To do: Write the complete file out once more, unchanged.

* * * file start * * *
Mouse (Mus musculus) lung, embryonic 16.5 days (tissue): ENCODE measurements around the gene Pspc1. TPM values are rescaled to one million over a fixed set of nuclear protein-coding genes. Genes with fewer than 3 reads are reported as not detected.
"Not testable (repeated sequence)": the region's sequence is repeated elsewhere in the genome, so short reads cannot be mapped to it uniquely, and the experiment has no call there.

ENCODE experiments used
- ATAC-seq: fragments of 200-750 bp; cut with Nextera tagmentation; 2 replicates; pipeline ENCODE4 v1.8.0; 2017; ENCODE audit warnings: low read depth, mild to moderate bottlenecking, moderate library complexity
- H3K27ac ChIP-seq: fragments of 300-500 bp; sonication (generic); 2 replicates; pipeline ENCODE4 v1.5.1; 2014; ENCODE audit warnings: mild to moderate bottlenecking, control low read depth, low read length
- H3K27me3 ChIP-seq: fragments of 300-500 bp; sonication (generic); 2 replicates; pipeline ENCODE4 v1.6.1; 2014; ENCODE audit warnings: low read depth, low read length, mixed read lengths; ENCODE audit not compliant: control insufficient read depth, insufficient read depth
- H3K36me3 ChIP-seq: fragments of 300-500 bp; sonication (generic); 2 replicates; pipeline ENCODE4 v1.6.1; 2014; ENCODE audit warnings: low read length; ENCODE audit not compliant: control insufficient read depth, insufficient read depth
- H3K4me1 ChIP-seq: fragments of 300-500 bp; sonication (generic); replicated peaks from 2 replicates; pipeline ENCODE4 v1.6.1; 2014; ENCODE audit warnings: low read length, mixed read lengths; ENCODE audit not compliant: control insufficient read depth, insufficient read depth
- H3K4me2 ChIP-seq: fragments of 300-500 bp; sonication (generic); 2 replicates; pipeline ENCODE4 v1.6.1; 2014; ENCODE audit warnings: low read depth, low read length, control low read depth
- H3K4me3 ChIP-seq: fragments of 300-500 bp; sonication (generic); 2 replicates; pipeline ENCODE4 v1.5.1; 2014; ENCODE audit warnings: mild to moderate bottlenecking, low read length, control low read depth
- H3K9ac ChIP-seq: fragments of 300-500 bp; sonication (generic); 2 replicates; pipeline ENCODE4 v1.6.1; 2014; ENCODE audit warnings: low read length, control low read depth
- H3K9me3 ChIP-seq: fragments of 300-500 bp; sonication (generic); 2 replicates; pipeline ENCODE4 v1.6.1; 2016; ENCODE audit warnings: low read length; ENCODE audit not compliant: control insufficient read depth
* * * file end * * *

Mouse (Mus musculus) lung, embryonic 16.5 days (tissue): ENCODE measurements around the gene Pspc1. TPM values are rescaled to one million over a fixed set of nuclear protein-coding genes. Genes with fewer than 3 reads are reported as not detected.
"Not testable (repeated sequence)": the region's sequence is repeated elsewhere in the genome, so short reads cannot be mapped to it uniquely, and the experiment has no call there.

ENCODE experiments used
- ATAC-seq: fragments of 200-750 bp; cut with Nextera tagmentation; 2 replicates; pipeline ENCODE4 v1.8.0; 2017; ENCODE audit warnings: low read depth, mild to moderate bottlenecking, moderate library complexity
- H3K27ac ChIP-seq: fragments of 300-500 bp; sonication (generic); 2 replicates; pipeline ENCODE4 v1.5.1; 2014; ENCODE audit warnings: mild to moderate bottlenecking, control low read depth, low read length
- H3K27me3 ChIP-seq: fragments of 300-500 bp; sonication (generic); 2 replicates; pipeline ENCODE4 v1.6.1; 2014; ENCODE audit warnings: low read depth, low read length, mixed read lengths; ENCODE audit not compliant: control insufficient read depth, insufficient read depth
- H3K36me3 ChIP-seq: fragments of 300-500 bp; sonication (generic); 2 replicates; pipeline ENCODE4 v1.6.1; 2014; ENCODE audit warnings: low read length; ENCODE audit not compliant: control insufficient read depth, insufficient read depth
- H3K4me1 ChIP-seq: fragments of 300-500 bp; sonication (generic); replicated peaks from 2 replicates; pipeline ENCODE4 v1.6.1; 2014; ENCODE audit warnings: low read length, mixed read lengths; ENCODE audit not compliant: control insufficient read depth, insufficient read depth
- H3K4me2 ChIP-seq: fragments of 300-500 bp; sonication (generic); 2 replicates; pipeline ENCODE4 v1.6.1; 2014; ENCODE audit warnings: low read depth, low read length, control low read depth
- H3K4me3 ChIP-seq: fragments of 300-500 bp; sonication (generic); 2 replicates; pipeline ENCODE4 v1.5.1; 2014; ENCODE audit warnings: mild to moderate bottlenecking, low read length, control low read depth
- H3K9ac ChIP-seq: fragments of 300-500 bp; sonication (generic); 2 replicates; pipeline ENCODE4 v1.6.1; 2014; ENCODE audit warnings: low read length, control low read depth
- H3K9me3 ChIP-seq: fragments of 300-500 bp; sonication (generic); 2 replicates; pipeline ENCODE4 v1.6.1; 2016; ENCODE audit warnings: low read length; ENCODE audit not compliant: control insufficient read depth